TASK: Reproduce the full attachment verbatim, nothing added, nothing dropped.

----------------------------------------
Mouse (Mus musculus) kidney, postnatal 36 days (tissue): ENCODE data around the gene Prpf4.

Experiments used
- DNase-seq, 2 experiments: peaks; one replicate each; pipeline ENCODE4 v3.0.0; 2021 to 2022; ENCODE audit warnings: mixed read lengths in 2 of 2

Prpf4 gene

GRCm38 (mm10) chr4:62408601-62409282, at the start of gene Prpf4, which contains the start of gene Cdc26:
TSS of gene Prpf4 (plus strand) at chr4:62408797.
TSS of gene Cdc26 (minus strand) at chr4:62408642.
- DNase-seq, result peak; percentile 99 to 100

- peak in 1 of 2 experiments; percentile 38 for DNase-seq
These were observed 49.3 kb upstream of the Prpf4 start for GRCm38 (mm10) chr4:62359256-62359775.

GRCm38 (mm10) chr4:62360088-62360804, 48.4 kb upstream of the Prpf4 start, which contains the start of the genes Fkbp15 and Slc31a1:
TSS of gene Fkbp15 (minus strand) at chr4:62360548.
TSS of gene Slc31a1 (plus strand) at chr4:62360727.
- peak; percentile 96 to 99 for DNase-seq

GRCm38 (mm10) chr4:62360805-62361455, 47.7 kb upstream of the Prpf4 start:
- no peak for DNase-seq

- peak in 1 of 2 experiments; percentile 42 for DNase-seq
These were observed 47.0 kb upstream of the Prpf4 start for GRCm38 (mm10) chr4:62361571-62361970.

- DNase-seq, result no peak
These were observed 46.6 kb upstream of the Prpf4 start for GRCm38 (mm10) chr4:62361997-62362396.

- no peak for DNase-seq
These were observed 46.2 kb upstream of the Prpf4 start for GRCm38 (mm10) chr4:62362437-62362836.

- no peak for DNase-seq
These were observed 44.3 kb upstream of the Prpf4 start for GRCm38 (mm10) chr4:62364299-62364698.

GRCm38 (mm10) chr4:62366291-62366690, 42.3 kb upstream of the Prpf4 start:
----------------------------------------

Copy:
Mouse (Mus musculus) kidney, postnatal 36 days (tissue): ENCODE data around the gene Prpf4.

Experiments used
- DNase-seq, 2 experiments: peaks; one replicate each; pipeline ENCODE4 v3.0.0; 2021 to 2022; ENCODE audit warnings: mixed read lengths in 2 of 2

Prpf4 gene

GRCm38 (mm10) chr4:62408601-62409282, at the start of gene Prpf4, which contains the start of gene Cdc26:
TSS of gene Prpf4 (plus strand) at chr4:62408797.
TSS of gene Cdc26 (minus strand) at chr4:62408642.
- DNase-seq, result peak; percentile 99 to 100

- peak in 1 of 2 experiments; percentile 38 for DNase-seq
These were observed 49.3 kb upstream of the Prpf4 start for GRCm38 (mm10) chr4:62359256-62359775.

GRCm38 (mm10) chr4:62360088-62360804, 48.4 kb upstream of the Prpf4 start, which contains the start of the genes Fkbp15 and Slc31a1:
TSS of gene Fkbp15 (minus strand) at chr4:62360548.
TSS of gene Slc31a1 (plus strand) at chr4:62360727.
- peak; percentile 96 to 99 for DNase-seq

GRCm38 (mm10) chr4:62360805-62361455, 47.7 kb upstream of the Prpf4 start:
- no peak for DNase-seq

- peak in 1 of 2 experiments; percentile 42 for DNase-seq
These were observed 47.0 kb upstream of the Prpf4 start for GRCm38 (mm10) chr4:62361571-62361970.

- DNase-seq, result no peak
These were observed 46.6 kb upstream of the Prpf4 start for GRCm38 (mm10) chr4:62361997-62362396.

- no peak for DNase-seq
These were observed 46.2 kb upstream of the Prpf4 start for GRCm38 (mm10) chr4:62362437-62362836.

- no peak for DNase-seq
These were observed 44.3 kb upstream of the Prpf4 start for GRCm38 (mm10) chr4:62364299-62364698.

GRCm38 (mm10) chr4:62366291-62366690, 42.3 kb upstream of the Prpf4 start: